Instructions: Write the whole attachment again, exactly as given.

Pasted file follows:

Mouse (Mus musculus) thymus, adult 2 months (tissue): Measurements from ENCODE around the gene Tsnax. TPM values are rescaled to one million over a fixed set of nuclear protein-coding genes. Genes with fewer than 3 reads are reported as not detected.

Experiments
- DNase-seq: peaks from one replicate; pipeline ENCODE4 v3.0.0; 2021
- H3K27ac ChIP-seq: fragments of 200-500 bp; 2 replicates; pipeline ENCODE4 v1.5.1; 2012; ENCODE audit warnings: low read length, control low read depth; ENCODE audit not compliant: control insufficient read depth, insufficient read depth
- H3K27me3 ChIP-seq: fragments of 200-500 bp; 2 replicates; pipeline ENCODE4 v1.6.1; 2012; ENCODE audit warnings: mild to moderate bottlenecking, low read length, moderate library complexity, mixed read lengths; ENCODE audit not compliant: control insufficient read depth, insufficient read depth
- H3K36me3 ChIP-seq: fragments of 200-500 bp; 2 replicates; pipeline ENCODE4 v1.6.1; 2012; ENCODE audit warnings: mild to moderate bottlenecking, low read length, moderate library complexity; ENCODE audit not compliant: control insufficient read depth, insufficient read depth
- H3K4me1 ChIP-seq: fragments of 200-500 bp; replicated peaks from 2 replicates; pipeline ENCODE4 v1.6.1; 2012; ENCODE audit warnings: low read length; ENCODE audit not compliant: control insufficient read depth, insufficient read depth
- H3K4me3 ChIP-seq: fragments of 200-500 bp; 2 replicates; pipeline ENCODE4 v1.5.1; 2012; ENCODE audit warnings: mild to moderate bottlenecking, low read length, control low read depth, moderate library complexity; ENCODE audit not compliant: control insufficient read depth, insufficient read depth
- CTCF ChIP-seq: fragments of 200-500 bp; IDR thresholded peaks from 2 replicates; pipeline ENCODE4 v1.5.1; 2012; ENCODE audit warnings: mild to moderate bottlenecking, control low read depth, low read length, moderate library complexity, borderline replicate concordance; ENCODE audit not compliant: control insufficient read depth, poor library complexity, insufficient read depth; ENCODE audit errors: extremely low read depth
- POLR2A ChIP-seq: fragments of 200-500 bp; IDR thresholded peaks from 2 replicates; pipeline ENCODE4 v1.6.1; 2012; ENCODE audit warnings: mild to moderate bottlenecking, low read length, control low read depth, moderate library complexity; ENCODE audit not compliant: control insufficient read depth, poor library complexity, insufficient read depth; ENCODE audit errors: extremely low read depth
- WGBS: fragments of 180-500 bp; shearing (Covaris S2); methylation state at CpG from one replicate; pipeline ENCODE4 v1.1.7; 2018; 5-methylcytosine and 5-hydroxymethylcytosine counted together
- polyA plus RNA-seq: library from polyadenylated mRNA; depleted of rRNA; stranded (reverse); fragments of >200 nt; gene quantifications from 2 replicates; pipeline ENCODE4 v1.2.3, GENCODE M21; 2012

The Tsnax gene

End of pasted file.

Mouse (Mus musculus) thymus, adult 2 months (tissue): Measurements from ENCODE around the gene Tsnax. TPM values are rescaled to one million over a fixed set of nuclear protein-coding genes. Genes with fewer than 3 reads are reported as not detected.

Experiments
- DNase-seq: peaks from one replicate; pipeline ENCODE4 v3.0.0; 2021
- H3K27ac ChIP-seq: fragments of 200-500 bp; 2 replicates; pipeline ENCODE4 v1.5.1; 2012; ENCODE audit warnings: low read length, control low read depth; ENCODE audit not compliant: control insufficient read depth, insufficient read depth
- H3K27me3 ChIP-seq: fragments of 200-500 bp; 2 replicates; pipeline ENCODE4 v1.6.1; 2012; ENCODE audit warnings: mild to moderate bottlenecking, low read length, moderate library complexity, mixed read lengths; ENCODE audit not compliant: control insufficient read depth, insufficient read depth
- H3K36me3 ChIP-seq: fragments of 200-500 bp; 2 replicates; pipeline ENCODE4 v1.6.1; 2012; ENCODE audit warnings: mild to moderate bottlenecking, low read length, moderate library complexity; ENCODE audit not compliant: control insufficient read depth, insufficient read depth
- H3K4me1 ChIP-seq: fragments of 200-500 bp; replicated peaks from 2 replicates; pipeline ENCODE4 v1.6.1; 2012; ENCODE audit warnings: low read length; ENCODE audit not compliant: control insufficient read depth, insufficient read depth
- H3K4me3 ChIP-seq: fragments of 200-500 bp; 2 replicates; pipeline ENCODE4 v1.5.1; 2012; ENCODE audit warnings: mild to moderate bottlenecking, low read length, control low read depth, moderate library complexity; ENCODE audit not compliant: control insufficient read depth, insufficient read depth
- CTCF ChIP-seq: fragments of 200-500 bp; IDR thresholded peaks from 2 replicates; pipeline ENCODE4 v1.5.1; 2012; ENCODE audit warnings: mild to moderate bottlenecking, control low read depth, low read length, moderate library complexity, borderline replicate concordance; ENCODE audit not compliant: control insufficient read depth, poor library complexity, insufficient read depth; ENCODE audit errors: extremely low read depth
- POLR2A ChIP-seq: fragments of 200-500 bp; IDR thresholded peaks from 2 replicates; pipeline ENCODE4 v1.6.1; 2012; ENCODE audit warnings: mild to moderate bottlenecking, low read length, control low read depth, moderate library complexity; ENCODE audit not compliant: control insufficient read depth, poor library complexity, insufficient read depth; ENCODE audit errors: extremely low read depth
- WGBS: fragments of 180-500 bp; shearing (Covaris S2); methylation state at CpG from one replicate; pipeline ENCODE4 v1.1.7; 2018; 5-methylcytosine and 5-hydroxymethylcytosine counted together
- polyA plus RNA-seq: library from polyadenylated mRNA; depleted of rRNA; stranded (reverse); fragments of >200 nt; gene quantifications from 2 replicates; pipeline ENCODE4 v1.2.3, GENCODE M21; 2012

The Tsnax gene